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Re: [WarOf1812] Digest Number 2217

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  • Mark Ibbotson
    Thanks for the reply chaps. ... Ray, Would the Canadian Archives hold more information regarding the war as opposed to British Archives? Would what is
    Message 1 of 2 , Oct 4, 2004
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      Thanks for the reply chaps.

      > Mark:
      > As with all British and Militia unit histories, the best place to start is the National Archives and Library in
      > Ottawa. They have microfilmed documents of all units who served in Canada during the war, including
      > regimental correspondence, standing orders, general orders, returns, and battle reports - and, if you
      > need it, reports on repairing toilets in Quebec (found in the 41st fond)!!
      > Access to these sources is free for researchers, and you never know what you might find.
      > Good hunting
      > Ray Hobbs
      > 41st Regt.
      > Hamilton
      > ________________________________________________________________________

      Ray,

      Would the Canadian Archives hold more information regarding the war as opposed to British Archives? Would what is available in Canada also be available over here? (UK) (I can only do N America once a year and for a 2 week period max per visit), though the national archives in Canada are now in my top 10 places to visit.

      > Hi Mark glad to see you are compiling such a unique history. It is truly a
      > large task. The brass cannon that was taken away by mistake was never
      > recovered by the British. I have been trying to track the gun down and have
      > in fact found two museums that claim to have it. One in Georgia and one in
      > Virginia. Once I find out for sure I will let you know.
      >
      > All the best.
      > Kevin Windsor, Curator
      > Lundy's Lane Historical Museum
      > ________________________________________________________________________

      Kevin,

      Do any of the British cannon remain from the battle? did these six cannon originate in the same place/ mould? It would be nice to authenticate the two American claims to an authentic cannon of the same batch (if one still exists). What became of the American Gun left behind?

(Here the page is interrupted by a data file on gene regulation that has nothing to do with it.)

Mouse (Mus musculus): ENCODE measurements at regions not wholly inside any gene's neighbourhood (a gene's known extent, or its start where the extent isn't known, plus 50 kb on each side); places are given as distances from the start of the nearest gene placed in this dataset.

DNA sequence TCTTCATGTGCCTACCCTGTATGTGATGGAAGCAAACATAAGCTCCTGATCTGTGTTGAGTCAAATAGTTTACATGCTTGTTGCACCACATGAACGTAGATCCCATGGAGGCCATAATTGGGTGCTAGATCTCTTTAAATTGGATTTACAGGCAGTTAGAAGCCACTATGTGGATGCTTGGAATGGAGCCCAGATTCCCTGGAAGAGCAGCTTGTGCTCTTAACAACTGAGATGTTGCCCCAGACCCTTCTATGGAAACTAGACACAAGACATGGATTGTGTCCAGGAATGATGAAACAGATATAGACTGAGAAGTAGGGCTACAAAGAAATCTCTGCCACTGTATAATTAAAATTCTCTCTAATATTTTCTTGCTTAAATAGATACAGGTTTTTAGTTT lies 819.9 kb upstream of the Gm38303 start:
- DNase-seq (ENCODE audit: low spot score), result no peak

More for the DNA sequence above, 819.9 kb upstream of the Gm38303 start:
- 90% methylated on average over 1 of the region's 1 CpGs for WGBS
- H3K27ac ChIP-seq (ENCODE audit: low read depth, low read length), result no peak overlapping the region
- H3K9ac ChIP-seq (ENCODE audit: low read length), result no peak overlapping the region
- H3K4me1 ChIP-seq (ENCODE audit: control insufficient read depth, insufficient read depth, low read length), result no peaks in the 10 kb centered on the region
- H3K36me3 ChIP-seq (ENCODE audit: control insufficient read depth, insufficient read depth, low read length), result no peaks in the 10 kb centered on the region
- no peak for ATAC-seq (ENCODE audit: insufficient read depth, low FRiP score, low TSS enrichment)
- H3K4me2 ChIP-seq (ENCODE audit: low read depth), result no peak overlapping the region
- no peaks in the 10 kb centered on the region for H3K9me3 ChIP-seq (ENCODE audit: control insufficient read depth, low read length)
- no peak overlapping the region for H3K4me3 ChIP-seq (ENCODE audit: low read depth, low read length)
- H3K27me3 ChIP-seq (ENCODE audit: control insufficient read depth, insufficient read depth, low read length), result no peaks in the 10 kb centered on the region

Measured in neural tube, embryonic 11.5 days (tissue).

> Mark
      > I have a fair selection of artillery inventory lists from different parts of
      > the war as well as artillery references in various letters. If you are at
      > Chatham this weekend we'll chat. Otherwise Ill pull out what I've got and
      > post it
      > Regards
      > Richard Feltoe

      Richard,

      I would very much like to view these lists you speak of. I only recieved this email today (monday morning) so a trip to Chatham was out of the question. But yes again I would very much like to view your inventory lists etc.


      Thanks again for the response, very encouraging.

      Ibbo

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    • ray.hobbs@sympatico.ca
      From: Mark Ibbotson Date: 2004/10/04 Mon AM 10:20:36 EST To: WarOf1812@yahoogroups.com Subject: Re: [WarOf1812] Digest Number 2217 Mark: I
      Message 2 of 2 , Oct 4, 2004
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        From: "Mark Ibbotson" <ibbo@...>
        Date: 2004/10/04 Mon AM 10:20:36 EST
        To: WarOf1812@yahoogroups.com
        Subject: Re: [WarOf1812] Digest Number 2217

        Mark:
        I was unaware that you were writing from "over 'ome". I was in the PRO/NA facilities at Kew last
        November and was able to compare the two institutions. Often with the PRO/NA one can see the
        originals, although they do have microfilms. The Regiment historical stuff in the NA/NL Canada are
        microfilm copies of the same material available at Kew. This was an original project of E.A. Cruikshank,
        and from this material he compiled his multi-volume "Documents" books. In the Canadian collection,
        Don Graves has done some better organization of Cruikshank's material.
        I think that where the Canadian sources have the edge is regarding the local Militia units' records. Also
        correspondence of local Militia leaders.
        As For Royal Artillery, then definitely the Kew collection is best. However, the local stuff related to the
        War of 1812 can be found in Canada.
        Complex, I know.
        Hope this helps
        Ray H
        41st regt.

        Thanks for the reply chaps.

        > Mark:
        > As with all British and Militia unit histories, the best place to start is the National Archives and Library
        in
        > Ottawa. They have microfilmed documents of all units who served in Canada during the war,
        including
        > regimental correspondence, standing orders, general orders, returns, and battle reports - and, if you
        > need it, reports on repairing toilets in Quebec (found in the 41st fond)!!
        > Access to these sources is free for researchers, and you never know what you might find.
        > Good hunting
        > Ray Hobbs
        > 41st Regt.
        > Hamilton
        > ________________________________________________________________________

        Ray,

        Would the Canadian Archives hold more information regarding the war as opposed to British Archives?
        Would what is available in Canada also be available over here? (UK) (I can only do N America once a
        year and for a 2 week period max per visit), though the national archives in Canada are now in my top
        10 places to visit.



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